Peter Bernstein Quartet (through Sunday) Peter Bernstein, a guitarist with a clean tone and unwavering technique, enlisted some heavy experience for this band, with the soulful pianist Harold Mabern, the steadfast bassist John Webber and the master drummer Jimmy Cobb. At 8:30 and 10:30 p.m., Village Vanguard, 178 Seventh Avenue South, at 11th Street, West Village, 212-255-4037, villagevanguard.com; $25 and $30 cover, with a one-drink minimum. (Chinen)

The Core Trio With Matthew Shipp (Friday) Led by the bassist Thomas Helton, the Core Trio, from Houston, pursues an agenda of decisive indeterminacy, within the lineage of jazz’s post-1960s avant-garde. On a sharp new album, the group — also with Seth Paynter on saxophone and Joe Hertenstein on drums — plays an uninterrupted 40-minute improvisation with the pianist Matthew Shipp, which gives some indication of what might happen here, starting at 8:15 p.m. (Playing an earlier set, at 7 p.m., is the Jonah Rosenberg Trio.) ShapeShifter Lab, 18 Whitwell Place, Park Slope, Brooklyn, shapeshifterlab.com; $10. (Chinen)

Tomas Fujiwara Trio (Sunday) The intrepid drummer Tomas Fujiwara has been working meaningfully as a bandleader in recent years, typically with the instrumentation (if not the metabolism) of a classic jazz quintet. He pares down but preserves his momentum in this trio, featuring an improvisational odd couple: the surgically precise trumpeter Ralph Alessi and the strategically unruly guitarist and banjoist Brandon Seabrook. At 7 p.m., Barbès, 376 Ninth Street, at Sixth Avenue, Park Slope, Brooklyn, 347-422-0248, barbesbrooklyn.com; $10. (Chinen)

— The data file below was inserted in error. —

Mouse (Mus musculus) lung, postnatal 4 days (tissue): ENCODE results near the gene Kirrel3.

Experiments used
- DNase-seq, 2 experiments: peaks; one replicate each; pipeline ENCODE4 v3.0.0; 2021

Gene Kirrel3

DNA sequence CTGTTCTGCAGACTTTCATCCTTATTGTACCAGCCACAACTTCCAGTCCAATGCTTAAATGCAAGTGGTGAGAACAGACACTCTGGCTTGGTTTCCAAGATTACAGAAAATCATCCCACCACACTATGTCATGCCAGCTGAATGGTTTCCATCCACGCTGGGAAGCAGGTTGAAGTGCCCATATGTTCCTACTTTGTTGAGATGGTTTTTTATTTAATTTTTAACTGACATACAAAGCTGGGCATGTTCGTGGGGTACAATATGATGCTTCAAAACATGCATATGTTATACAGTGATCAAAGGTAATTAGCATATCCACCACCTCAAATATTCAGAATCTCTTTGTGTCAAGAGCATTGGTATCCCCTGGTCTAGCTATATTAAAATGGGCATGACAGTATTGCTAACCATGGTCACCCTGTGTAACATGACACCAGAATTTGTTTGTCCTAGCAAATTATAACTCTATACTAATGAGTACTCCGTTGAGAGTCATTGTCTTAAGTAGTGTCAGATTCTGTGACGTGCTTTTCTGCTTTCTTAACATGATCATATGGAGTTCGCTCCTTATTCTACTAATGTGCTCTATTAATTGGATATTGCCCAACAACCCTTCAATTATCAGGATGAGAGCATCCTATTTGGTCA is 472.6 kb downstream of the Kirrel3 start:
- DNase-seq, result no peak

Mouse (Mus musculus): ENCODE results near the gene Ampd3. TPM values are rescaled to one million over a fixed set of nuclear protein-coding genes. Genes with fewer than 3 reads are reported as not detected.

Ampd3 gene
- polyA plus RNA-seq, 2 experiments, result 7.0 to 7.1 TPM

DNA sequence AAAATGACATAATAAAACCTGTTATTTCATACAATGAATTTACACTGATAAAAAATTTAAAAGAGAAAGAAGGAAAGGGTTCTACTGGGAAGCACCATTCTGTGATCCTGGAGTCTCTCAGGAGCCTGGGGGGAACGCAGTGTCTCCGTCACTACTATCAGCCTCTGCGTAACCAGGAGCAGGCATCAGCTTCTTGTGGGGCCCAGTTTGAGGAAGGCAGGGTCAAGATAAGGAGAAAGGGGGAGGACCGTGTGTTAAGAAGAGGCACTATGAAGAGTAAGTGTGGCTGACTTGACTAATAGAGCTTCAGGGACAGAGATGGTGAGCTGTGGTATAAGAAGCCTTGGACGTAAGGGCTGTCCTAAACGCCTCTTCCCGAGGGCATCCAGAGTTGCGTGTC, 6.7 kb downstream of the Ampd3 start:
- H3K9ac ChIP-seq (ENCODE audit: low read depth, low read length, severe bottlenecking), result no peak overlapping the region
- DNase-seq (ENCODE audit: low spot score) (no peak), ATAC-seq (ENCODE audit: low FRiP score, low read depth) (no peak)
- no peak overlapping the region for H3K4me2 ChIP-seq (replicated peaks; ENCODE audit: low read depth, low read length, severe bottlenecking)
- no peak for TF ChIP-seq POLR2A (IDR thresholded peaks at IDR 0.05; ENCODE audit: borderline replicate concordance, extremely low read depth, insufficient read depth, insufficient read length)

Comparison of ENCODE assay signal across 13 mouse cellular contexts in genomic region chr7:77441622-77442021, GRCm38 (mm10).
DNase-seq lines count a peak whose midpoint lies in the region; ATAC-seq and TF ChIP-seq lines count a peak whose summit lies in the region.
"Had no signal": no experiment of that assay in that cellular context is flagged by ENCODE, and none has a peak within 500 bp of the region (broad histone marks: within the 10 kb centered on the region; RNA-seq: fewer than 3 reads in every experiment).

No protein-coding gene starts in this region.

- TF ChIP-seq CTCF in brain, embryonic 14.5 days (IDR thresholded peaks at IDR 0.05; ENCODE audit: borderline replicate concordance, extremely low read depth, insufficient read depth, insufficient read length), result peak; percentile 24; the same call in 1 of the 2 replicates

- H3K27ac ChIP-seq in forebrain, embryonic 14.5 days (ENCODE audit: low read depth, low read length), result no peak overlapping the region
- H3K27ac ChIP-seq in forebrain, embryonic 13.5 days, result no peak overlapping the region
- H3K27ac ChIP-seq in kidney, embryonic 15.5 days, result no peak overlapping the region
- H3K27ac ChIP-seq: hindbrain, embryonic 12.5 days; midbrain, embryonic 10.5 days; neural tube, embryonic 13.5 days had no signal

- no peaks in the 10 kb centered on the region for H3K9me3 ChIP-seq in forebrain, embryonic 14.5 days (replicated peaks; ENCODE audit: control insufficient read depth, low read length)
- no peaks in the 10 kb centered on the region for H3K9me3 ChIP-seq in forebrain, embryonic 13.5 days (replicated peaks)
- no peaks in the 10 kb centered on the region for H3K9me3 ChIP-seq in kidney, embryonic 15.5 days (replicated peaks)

Mario Pavone Festival (Friday and Saturday) The rock-solid yet exploratory bassist Mario Pavone concludes this three-night residency this weekend, with two different ensembles. On Friday he presents an album-release celebration for “Street Songs,” which features not only horns and a rhythm section but also accordion, played by Adam Matlock. And on Saturday he leads his Pulse Quartet, with Ellery Eskelin on tenor saxophone, Gerald Cleaver on drums and Michael Pavone, his son, on guitar. At 9 and 10:30 p.m., Cornelia Street Café, 29 Cornelia Street, Greenwich Village, 212-989-9319, corneliastreetcafe.com; $15 cover, with a $10 minimum. (Chinen)

A Tribute to Roy Campbell (Friday and Saturday) The incisive avant-garde trumpeter Roy Campbell, who died in January at 61, was originally scheduled to perform this week at the Stone, in what has now become a memorial of sorts, organized by the saxophonist Louie Belogenis. Closing out the tribute are the collective BBMQ, featuring Mr. Belogenis and the pianist Connie Crothers (Friday); a duo of the cornetist Taylor Ho Bynum and the drummer Tomas Fujiwara (Saturday at 8 p.m.); and the Nu Band, with Mr. Bynum standing in for Mr. Campbell (Saturday at 10 p.m.). At Avenue C and Second Street, East Village, thestonenyc.com; $15 per set, $10 for students. (Chinen)